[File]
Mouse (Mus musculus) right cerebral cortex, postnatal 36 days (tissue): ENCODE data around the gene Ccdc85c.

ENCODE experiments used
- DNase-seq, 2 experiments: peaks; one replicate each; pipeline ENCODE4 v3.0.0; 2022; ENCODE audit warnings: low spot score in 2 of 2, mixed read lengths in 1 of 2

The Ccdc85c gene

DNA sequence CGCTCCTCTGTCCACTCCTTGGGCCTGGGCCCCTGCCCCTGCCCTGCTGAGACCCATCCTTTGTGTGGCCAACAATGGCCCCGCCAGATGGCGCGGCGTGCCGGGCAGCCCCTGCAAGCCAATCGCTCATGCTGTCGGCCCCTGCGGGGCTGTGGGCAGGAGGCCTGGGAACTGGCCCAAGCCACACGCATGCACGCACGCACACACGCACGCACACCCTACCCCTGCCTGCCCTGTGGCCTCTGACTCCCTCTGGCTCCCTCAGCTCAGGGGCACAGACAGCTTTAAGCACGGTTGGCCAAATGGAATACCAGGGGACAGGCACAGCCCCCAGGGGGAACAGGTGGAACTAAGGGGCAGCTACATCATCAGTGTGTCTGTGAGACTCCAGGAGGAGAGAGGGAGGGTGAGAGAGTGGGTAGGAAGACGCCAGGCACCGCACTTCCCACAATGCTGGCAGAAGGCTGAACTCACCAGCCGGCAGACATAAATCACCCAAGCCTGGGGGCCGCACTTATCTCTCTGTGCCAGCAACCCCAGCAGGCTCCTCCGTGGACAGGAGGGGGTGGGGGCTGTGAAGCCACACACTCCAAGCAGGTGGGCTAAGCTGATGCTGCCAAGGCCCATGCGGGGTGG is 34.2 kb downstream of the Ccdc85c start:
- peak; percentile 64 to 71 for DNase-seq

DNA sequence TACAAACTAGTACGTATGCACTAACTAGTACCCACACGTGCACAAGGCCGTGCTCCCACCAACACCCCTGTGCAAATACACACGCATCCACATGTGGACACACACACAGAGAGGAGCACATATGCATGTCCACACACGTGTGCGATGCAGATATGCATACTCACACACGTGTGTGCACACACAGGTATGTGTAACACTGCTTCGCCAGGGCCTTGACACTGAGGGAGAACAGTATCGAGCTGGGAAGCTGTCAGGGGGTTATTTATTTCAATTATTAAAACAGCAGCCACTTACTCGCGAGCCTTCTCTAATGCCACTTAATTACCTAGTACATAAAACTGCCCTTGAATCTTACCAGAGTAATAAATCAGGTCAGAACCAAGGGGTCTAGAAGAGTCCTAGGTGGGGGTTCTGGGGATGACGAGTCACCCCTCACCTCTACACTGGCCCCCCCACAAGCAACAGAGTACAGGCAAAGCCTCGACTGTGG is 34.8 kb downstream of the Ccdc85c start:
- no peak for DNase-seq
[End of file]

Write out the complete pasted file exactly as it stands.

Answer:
Mouse (Mus musculus) right cerebral cortex, postnatal 36 days (tissue): ENCODE data around the gene Ccdc85c.

ENCODE experiments used
- DNase-seq, 2 experiments: peaks; one replicate each; pipeline ENCODE4 v3.0.0; 2022; ENCODE audit warnings: low spot score in 2 of 2, mixed read lengths in 1 of 2

The Ccdc85c gene

DNA sequence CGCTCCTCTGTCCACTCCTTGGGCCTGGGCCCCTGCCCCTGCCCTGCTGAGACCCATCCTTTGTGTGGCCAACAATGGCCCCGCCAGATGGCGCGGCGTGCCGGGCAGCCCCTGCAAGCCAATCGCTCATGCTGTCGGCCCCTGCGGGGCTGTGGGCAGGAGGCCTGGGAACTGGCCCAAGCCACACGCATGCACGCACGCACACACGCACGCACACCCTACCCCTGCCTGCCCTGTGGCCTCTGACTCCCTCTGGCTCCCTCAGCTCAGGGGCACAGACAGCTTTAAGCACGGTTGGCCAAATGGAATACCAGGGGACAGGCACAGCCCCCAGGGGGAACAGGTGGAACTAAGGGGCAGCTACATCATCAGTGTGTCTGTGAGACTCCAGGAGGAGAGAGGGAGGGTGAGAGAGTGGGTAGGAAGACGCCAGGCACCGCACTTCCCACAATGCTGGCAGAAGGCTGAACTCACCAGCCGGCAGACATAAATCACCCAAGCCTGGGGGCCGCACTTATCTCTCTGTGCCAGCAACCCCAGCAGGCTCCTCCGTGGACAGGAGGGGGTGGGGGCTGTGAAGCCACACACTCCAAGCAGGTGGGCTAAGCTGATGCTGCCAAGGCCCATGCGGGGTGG is 34.2 kb downstream of the Ccdc85c start:
- peak; percentile 64 to 71 for DNase-seq

DNA sequence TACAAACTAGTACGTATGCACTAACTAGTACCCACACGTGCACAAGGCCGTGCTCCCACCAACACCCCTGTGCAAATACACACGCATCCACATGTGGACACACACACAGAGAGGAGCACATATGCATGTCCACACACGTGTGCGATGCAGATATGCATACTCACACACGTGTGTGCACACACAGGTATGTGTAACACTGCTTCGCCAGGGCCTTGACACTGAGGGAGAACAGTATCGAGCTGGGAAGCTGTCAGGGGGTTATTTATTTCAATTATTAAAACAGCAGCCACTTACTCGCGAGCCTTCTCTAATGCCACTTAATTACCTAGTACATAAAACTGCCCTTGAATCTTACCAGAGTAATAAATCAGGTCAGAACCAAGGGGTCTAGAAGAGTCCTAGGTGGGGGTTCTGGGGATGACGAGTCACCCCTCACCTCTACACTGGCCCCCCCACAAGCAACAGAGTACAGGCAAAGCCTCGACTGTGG is 34.8 kb downstream of the Ccdc85c start:
- no peak for DNase-seq